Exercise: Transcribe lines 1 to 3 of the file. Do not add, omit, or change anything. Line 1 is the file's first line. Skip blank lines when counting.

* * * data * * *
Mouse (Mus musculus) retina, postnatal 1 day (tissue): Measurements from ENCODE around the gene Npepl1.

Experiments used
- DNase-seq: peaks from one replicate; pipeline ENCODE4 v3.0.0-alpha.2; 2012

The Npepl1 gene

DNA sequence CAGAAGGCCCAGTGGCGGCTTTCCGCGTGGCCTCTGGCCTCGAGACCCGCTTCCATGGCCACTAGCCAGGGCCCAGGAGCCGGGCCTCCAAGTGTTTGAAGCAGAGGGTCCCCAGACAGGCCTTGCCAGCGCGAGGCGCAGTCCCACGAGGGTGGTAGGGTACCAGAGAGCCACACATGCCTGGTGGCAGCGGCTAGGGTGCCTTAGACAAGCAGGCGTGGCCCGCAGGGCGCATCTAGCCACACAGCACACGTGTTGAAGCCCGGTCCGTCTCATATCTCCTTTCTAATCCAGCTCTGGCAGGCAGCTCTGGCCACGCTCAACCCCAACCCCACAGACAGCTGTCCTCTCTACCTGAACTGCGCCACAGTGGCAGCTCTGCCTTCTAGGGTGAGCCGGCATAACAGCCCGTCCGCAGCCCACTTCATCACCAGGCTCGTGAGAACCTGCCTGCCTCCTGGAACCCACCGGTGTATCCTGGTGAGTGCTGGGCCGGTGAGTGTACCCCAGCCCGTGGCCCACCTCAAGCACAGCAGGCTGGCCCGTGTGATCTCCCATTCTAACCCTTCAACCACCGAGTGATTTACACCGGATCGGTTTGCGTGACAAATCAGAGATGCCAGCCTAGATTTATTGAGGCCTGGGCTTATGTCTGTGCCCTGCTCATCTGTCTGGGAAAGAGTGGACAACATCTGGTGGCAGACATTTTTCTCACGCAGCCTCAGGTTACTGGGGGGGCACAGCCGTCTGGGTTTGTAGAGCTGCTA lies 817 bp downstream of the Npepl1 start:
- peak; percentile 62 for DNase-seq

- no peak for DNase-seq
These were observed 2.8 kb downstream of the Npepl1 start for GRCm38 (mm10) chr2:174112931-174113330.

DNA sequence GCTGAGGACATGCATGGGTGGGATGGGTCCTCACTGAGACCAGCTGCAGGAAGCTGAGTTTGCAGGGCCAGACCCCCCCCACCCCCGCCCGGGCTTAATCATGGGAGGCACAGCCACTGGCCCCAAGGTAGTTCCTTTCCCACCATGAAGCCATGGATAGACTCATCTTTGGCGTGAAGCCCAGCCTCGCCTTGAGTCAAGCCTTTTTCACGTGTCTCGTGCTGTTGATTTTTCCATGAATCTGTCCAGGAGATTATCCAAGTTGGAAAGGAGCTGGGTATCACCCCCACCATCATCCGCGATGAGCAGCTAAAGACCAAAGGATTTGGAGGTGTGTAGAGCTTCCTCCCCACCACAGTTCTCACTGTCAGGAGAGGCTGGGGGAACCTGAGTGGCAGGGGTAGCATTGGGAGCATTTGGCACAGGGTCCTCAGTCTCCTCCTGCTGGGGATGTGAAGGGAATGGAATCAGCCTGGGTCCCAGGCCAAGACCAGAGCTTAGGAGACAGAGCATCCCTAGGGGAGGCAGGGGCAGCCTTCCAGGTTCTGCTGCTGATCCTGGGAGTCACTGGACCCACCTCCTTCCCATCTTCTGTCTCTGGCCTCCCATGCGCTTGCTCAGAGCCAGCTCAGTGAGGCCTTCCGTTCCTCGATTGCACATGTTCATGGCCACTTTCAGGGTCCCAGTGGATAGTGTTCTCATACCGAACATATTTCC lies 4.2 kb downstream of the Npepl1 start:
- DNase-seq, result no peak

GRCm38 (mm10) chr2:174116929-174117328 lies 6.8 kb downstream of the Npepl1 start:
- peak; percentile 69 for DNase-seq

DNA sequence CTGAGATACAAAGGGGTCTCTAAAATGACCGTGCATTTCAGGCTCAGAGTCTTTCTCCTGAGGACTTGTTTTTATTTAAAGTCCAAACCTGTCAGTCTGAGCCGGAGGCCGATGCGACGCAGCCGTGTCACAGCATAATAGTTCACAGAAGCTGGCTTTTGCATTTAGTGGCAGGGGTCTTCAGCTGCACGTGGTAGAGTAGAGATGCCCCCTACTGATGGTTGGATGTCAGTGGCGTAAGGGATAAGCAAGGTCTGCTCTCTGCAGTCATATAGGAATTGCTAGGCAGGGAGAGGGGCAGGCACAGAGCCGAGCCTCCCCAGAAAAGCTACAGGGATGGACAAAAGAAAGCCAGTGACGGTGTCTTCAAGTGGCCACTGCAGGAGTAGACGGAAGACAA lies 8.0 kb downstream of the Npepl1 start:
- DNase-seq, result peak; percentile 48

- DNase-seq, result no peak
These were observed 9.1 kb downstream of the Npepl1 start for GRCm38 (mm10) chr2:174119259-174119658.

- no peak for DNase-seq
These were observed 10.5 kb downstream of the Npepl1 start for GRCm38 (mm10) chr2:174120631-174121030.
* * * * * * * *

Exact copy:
Mouse (Mus musculus) retina, postnatal 1 day (tissue): Measurements from ENCODE around the gene Npepl1.

Experiments used
- DNase-seq: peaks from one replicate; pipeline ENCODE4 v3.0.0-alpha.2; 2012